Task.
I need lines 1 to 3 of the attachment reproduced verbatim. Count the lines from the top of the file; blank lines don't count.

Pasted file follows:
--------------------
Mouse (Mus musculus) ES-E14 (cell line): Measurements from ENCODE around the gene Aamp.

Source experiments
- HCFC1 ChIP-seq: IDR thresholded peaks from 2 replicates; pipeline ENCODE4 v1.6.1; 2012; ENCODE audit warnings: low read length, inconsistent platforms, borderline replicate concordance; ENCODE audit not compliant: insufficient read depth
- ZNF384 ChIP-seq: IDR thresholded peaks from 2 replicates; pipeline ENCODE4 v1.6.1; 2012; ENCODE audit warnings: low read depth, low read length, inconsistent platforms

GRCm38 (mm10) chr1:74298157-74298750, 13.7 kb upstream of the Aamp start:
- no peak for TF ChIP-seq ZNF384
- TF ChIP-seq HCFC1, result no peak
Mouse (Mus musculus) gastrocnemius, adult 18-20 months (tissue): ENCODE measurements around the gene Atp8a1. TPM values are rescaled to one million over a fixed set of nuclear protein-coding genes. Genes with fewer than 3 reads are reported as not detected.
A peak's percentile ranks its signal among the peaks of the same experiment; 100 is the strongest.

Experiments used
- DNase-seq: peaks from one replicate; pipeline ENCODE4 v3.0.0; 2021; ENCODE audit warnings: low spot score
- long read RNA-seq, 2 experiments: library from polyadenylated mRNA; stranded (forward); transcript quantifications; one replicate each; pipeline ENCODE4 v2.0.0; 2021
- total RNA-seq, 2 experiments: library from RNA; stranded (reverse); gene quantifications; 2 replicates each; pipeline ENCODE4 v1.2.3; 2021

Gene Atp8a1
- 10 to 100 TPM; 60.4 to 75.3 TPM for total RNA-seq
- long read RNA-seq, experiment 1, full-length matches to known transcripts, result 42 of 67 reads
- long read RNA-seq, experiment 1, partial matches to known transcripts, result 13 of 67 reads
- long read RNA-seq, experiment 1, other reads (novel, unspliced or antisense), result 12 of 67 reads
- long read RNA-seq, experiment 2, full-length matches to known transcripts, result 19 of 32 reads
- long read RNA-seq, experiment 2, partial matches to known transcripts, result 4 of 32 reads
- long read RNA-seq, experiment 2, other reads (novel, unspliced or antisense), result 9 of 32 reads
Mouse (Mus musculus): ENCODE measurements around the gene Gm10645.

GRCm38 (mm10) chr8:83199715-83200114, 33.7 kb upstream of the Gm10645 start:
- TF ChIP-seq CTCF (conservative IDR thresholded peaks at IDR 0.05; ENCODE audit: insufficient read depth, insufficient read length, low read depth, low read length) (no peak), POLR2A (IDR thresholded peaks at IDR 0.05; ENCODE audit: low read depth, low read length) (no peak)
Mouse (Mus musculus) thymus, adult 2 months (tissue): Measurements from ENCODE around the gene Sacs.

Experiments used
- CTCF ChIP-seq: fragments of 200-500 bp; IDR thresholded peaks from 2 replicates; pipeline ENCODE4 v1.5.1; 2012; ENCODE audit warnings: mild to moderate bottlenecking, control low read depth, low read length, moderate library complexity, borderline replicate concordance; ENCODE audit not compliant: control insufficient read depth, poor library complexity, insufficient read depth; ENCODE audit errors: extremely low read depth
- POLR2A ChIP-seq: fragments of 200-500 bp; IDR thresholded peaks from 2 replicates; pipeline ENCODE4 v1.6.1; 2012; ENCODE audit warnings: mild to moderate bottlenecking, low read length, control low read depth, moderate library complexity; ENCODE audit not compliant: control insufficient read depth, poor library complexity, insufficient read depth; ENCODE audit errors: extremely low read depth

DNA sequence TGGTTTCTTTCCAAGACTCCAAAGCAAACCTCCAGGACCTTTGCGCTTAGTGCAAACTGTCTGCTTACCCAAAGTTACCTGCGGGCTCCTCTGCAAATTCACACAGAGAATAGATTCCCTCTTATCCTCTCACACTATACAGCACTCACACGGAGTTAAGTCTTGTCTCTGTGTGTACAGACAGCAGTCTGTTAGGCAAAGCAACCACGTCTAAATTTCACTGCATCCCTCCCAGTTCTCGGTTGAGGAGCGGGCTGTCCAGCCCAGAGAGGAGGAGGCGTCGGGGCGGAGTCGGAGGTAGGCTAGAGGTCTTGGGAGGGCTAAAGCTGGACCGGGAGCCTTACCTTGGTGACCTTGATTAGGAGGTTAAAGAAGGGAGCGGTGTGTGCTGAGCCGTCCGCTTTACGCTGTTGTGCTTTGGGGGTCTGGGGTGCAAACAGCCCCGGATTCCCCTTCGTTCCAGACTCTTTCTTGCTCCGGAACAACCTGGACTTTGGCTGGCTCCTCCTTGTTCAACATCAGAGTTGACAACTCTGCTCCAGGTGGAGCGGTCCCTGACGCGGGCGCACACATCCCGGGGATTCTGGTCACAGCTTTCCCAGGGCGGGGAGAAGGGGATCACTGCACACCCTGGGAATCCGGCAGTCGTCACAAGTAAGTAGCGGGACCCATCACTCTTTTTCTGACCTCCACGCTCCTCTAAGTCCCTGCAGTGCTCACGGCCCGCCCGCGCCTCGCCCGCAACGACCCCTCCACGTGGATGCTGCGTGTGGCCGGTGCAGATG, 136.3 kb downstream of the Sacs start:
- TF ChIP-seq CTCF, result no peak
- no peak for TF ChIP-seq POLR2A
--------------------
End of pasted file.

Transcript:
Mouse (Mus musculus) ES-E14 (cell line): Measurements from ENCODE around the gene Aamp.

Source experiments
- HCFC1 ChIP-seq: IDR thresholded peaks from 2 replicates; pipeline ENCODE4 v1.6.1; 2012; ENCODE audit warnings: low read length, inconsistent platforms, borderline replicate concordance; ENCODE audit not compliant: insufficient read depth